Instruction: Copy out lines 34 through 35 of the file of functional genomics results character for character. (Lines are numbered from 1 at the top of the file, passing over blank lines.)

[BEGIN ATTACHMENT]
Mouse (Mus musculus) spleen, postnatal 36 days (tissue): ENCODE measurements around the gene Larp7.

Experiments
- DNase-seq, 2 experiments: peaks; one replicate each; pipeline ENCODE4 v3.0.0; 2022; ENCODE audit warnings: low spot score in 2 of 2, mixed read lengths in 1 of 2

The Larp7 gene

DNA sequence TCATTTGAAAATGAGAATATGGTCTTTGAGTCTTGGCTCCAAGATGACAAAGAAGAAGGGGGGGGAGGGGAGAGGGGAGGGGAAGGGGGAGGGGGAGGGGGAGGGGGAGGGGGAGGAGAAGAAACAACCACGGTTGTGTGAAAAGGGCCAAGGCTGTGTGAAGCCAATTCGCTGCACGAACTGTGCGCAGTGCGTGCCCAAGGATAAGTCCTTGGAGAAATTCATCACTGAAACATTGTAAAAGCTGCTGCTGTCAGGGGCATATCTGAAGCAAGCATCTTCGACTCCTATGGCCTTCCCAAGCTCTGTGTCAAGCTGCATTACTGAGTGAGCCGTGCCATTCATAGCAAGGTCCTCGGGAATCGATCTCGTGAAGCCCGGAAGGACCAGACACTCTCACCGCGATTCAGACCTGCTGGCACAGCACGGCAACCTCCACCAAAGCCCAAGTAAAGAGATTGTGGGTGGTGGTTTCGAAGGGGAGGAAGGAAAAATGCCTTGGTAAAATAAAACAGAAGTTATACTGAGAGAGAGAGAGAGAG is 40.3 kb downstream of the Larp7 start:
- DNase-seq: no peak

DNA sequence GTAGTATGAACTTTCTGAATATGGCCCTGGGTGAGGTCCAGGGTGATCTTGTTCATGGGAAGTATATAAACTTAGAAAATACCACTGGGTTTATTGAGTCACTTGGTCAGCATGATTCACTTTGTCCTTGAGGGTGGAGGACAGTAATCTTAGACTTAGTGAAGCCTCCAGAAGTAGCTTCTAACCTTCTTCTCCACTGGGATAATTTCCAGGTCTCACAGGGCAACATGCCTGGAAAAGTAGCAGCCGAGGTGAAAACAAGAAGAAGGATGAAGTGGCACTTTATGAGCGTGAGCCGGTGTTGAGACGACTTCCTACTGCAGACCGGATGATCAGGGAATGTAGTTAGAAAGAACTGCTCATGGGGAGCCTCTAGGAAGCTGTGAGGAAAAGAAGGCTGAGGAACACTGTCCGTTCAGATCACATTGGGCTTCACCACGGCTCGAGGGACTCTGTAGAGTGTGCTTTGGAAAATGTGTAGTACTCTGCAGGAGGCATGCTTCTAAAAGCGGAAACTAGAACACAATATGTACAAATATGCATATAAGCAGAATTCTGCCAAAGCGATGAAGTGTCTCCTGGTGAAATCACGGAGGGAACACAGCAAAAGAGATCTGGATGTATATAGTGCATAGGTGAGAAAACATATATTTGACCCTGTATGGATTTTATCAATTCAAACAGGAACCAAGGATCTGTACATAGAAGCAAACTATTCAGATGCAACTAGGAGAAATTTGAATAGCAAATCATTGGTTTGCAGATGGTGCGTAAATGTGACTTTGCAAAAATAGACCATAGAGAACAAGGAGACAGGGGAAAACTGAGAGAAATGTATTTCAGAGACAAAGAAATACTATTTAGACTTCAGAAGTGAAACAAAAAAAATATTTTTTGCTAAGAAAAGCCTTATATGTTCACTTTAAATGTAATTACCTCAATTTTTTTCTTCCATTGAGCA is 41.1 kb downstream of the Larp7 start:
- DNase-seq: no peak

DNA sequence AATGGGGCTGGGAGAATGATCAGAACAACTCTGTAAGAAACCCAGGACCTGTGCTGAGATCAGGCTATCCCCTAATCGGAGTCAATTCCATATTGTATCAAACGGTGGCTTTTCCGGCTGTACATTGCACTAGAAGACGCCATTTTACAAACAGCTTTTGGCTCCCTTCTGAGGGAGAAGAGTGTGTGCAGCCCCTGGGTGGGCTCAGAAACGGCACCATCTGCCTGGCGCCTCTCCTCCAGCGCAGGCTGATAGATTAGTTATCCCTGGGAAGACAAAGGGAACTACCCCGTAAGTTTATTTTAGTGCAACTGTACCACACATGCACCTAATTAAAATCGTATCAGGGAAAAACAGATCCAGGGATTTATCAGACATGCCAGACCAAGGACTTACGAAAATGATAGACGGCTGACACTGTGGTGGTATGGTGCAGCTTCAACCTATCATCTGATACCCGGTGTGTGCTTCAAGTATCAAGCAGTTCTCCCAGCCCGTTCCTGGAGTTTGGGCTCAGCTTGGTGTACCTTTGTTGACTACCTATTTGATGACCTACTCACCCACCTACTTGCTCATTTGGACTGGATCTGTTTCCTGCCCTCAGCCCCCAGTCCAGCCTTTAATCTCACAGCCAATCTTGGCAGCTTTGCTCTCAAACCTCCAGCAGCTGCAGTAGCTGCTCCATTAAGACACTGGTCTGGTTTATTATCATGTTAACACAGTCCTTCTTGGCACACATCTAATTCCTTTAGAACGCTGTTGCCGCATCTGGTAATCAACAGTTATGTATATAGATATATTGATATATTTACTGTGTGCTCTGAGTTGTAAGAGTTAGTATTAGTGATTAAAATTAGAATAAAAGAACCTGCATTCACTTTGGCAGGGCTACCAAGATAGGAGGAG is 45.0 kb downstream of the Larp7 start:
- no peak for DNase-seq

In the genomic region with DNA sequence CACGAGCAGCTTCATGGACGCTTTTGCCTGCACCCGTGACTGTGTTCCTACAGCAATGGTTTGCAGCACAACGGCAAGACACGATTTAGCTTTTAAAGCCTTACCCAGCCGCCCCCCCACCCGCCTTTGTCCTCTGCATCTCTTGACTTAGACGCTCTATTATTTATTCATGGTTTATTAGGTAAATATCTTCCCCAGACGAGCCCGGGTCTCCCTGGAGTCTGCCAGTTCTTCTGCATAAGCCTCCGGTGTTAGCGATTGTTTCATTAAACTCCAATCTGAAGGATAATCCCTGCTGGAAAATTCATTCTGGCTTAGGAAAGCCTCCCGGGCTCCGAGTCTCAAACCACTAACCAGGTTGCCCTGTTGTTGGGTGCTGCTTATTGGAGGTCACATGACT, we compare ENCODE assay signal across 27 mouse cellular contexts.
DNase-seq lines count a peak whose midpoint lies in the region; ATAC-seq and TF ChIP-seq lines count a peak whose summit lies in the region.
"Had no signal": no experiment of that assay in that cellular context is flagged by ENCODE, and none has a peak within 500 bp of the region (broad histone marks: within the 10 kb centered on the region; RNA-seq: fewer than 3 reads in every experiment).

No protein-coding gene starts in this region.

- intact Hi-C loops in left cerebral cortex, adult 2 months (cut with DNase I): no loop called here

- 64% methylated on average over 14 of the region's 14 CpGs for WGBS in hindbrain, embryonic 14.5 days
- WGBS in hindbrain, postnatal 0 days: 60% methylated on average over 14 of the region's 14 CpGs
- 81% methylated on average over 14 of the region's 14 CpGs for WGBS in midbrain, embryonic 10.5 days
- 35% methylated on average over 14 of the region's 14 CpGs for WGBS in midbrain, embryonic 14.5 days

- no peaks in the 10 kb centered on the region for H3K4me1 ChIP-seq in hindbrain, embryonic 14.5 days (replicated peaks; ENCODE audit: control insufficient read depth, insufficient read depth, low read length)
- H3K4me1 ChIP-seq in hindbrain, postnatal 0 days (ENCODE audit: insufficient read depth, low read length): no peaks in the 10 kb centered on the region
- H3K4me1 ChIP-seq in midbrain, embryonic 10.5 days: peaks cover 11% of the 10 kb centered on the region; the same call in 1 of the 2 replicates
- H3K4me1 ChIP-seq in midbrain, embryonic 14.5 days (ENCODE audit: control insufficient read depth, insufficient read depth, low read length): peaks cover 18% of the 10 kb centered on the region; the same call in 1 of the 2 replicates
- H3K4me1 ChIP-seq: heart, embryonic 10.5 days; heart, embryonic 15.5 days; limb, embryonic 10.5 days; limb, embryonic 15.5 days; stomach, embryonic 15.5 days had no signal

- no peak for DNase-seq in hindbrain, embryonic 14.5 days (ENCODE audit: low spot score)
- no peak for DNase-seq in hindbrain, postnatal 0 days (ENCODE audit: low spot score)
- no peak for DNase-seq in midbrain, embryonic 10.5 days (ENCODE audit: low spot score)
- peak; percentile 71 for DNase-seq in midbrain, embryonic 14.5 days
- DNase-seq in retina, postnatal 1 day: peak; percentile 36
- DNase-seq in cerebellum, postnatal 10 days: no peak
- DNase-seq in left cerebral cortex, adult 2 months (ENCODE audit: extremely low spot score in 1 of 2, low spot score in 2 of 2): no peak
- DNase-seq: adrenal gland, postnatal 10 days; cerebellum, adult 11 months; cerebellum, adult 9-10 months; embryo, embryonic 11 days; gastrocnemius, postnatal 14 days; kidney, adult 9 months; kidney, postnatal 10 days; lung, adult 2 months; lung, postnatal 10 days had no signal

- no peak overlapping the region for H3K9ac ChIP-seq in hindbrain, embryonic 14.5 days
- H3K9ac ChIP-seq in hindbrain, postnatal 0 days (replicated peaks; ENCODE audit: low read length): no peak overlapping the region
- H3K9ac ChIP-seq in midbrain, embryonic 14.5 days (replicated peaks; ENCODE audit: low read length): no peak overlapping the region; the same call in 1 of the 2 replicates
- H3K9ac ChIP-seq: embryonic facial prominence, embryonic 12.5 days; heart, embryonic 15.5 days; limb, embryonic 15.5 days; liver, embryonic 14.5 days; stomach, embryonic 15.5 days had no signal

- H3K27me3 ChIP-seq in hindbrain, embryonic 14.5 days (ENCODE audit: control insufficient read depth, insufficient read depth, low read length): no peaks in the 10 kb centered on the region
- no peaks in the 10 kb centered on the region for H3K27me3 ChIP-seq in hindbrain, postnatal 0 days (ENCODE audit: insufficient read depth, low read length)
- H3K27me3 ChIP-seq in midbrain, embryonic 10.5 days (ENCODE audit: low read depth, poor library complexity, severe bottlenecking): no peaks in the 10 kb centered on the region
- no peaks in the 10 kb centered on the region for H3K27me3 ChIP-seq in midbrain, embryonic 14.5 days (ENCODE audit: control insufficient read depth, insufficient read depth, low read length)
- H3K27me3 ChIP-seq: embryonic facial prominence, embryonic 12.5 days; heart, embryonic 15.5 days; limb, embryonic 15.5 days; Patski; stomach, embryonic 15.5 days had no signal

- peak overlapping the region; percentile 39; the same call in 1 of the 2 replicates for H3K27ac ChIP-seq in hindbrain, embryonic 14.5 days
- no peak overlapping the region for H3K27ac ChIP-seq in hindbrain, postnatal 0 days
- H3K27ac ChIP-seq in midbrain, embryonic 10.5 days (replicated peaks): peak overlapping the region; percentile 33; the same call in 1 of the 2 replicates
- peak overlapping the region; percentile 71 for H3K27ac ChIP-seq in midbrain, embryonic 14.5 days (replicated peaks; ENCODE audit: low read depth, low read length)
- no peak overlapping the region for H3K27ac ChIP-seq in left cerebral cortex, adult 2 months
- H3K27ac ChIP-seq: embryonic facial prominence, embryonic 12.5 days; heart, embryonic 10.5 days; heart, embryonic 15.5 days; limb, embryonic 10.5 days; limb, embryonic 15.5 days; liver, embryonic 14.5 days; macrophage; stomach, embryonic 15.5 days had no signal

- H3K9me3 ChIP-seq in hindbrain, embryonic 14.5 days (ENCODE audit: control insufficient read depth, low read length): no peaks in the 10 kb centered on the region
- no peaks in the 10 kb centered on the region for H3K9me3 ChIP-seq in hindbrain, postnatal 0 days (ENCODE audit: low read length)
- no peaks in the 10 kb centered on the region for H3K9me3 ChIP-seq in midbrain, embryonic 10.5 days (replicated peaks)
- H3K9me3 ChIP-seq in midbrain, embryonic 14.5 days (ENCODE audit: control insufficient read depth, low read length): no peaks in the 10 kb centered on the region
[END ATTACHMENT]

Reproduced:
- H3K9ac ChIP-seq in hindbrain, postnatal 0 days (replicated peaks; ENCODE audit: low read length): no peak overlapping the region
- H3K9ac ChIP-seq in midbrain, embryonic 14.5 days (replicated peaks; ENCODE audit: low read length): no peak overlapping the region; the same call in 1 of the 2 replicates